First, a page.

Make your safety a priority when using public toilets

May 14, 2020

Make your safety a priority when using public toilets

It's easy to make your safety a priority when using public toilets and protect yourself against getting sick.

Ever since the World Health Organization (WHO) reported a cluster of 41 confirmed cases of viral severe acute respiratory syndrome in Wuhan, Hubei Province, in the People’s Republic of China on January 12th 2020, our lives haven’t been the same.

Since then we have learnt many worrying facts about transmission from those that are studying it internationally, but this information is important in helping us understand how we can protect ourselves and reduce our chances of being infected with SARS-CoV-2 which leads to the clinical disease state known as COVID-19.[1]

We now know that the virus can persist in the air for up to three hours and on a variety of surfaces for up to 72 hours,[2] but did you know that our faeces, aka our poo, can also carry SARS-CoV-2?

Despite a small minority of COVID-19 patients experiencing gastrointestinal symptoms, 67% of these positive patients tested positive for SARS-CoV-2 in their faecal specimens.[3] This means that even though they did not experience any unusual stomach or bowel issues, their poo samples tested positive to containing the SARS-CoV-2 viral particles.

It has also been found that viral shedding continues in faeces for 6-10 days after pharyngeal swabs became negative. Plus, SARS-CoV-2 has been successfully cultured from faecal samples confirming viable viral particles,[4] indicating the possibility of faecal-oral route transmission.[5]

What does this mean in plain English? It’s possible to catch COVID-19 from coming into contact with an infected persons faeces aka poo, even after they are no longer sick and after they have returned a negative test! This can occur when touching a contaminated surface and then touching your eyes, nose or mouth. That is not great news and quite disgusting and alarming.

This is a huge wake-up call in regard to how we manage our hygiene both when we are at home and also when we are out and about and using public toilets.

When at home, our toilet hygiene now has to go well beyond our usual desire for cleanliness. In our new COVID-19 world, good bathroom hygiene ensures that should any of your family members become positive to COVID-19, you can try to reduce the likelihood of transmission within your family. Medical experts have been warning us with good reason to keep family members isolated and using their own bathroom while positive to reduce transmission between family members. Keep your bathrooms safe by cleaning all surfaces frequently and make sure you follow medical guidelines when having to disinfect a household bathroom when one of your family members is sick. It’s recommended you use gloves and a mask and that you wash your clothes and have a shower after disinfecting all surfaces.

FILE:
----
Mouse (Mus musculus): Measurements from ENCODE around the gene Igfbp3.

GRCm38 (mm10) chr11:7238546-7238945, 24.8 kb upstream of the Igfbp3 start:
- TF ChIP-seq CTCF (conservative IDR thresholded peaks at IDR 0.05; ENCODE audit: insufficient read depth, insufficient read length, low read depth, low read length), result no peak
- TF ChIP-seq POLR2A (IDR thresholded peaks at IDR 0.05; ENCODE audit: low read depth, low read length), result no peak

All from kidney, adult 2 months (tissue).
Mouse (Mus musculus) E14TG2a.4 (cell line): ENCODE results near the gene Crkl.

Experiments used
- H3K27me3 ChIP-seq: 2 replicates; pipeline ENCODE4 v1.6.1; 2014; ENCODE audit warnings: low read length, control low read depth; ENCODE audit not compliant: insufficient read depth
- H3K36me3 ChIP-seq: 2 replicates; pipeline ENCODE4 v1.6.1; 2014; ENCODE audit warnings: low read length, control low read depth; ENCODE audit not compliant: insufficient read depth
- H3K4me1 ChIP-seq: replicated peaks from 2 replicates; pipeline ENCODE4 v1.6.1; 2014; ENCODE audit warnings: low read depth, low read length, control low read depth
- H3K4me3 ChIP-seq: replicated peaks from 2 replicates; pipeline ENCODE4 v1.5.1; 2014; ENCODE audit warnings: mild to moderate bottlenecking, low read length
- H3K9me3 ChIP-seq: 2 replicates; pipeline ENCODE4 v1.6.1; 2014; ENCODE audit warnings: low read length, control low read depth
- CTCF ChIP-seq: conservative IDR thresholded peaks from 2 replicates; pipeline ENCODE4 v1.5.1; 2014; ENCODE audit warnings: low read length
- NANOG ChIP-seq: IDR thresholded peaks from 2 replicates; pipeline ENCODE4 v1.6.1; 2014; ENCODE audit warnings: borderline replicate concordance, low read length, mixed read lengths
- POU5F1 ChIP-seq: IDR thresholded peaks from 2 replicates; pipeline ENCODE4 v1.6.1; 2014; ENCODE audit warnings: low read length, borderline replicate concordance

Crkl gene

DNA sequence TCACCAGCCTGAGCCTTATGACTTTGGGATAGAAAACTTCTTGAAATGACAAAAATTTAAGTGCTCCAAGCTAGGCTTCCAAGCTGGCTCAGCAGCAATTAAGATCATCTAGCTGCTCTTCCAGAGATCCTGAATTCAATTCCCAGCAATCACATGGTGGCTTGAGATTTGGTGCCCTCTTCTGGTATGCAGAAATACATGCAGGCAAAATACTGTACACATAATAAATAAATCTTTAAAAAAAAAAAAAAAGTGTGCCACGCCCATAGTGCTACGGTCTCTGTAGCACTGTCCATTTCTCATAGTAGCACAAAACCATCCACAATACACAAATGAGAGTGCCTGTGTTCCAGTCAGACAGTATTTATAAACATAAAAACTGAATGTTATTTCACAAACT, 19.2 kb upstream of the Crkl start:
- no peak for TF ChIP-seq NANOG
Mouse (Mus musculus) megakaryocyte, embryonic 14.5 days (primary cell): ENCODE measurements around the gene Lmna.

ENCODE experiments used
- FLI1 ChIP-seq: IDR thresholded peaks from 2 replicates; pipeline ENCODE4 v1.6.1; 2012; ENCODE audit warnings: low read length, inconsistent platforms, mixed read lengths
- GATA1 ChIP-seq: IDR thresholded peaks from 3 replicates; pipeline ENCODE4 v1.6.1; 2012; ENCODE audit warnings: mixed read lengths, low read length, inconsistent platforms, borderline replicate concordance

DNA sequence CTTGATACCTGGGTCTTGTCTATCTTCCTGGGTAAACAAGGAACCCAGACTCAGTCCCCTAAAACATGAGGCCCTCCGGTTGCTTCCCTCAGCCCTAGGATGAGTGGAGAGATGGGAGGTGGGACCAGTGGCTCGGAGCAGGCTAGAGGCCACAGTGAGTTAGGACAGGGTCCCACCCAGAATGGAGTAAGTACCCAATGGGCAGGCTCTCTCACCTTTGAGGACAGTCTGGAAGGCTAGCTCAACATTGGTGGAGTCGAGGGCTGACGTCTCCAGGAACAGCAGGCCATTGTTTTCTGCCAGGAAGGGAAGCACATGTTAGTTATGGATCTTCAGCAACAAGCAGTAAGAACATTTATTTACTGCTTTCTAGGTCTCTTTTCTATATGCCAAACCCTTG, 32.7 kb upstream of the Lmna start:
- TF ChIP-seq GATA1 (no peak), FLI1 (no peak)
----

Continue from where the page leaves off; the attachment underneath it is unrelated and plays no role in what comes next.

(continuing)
Public toilets also pose a great risk due to the high volume of traffic they receive daily and infrequent substandard cleaning. However you can take steps to reduce your exposure to germs by being aware of the risks and what you can do to protect yourself. When you use a public toilet you now have to consider how to protect yourself not only from any germs that may be present on all the high touch surfaces, but also how to protect yourself from coming into contact from touching infected faecal matter.

It's easy to protect yourself against getting sick when using a toilet away from home by adopting some simple hygiene practices that goes beyond just washing your hands.

Check out our infographic below and make your safety a priority when visiting public toilets.


Find out more information below

[1] Guo, Y. R., et al., The origin, transmission and clinical therapies on coronavirus disease 2019 (COVID-19) outbreak - an update on the status. Mil Med Res, 2020. 7(1): p. 11.

[2] van Doremalen, Neeltje, et al., Aerosol and Surface Stability of SARS-CoV-2 as Compared with SARS-CoV-1. New England Journal of Medicine, 2020. 382(16): p. 1564-1567.

[3] Wang, Dawei, et al., Clinical characteristics of 138 hospitalized patients with 2019 novel coronavirus–infected pneumonia in Wuhan, China. Jama, 2020. 323(11): p. 1061-1069.

[4] Wang, Wenling, et al., Detection of SARS-CoV-2 in Different Types of Clinical Specimens.

[5] Wang, Dawei, et al., Clinical characteristics of 138 hospitalized patients with 2019 novel coronavirus–infected pneumonia in Wuhan, China. Jama, 2020. 323(11): p. 1061-1069.


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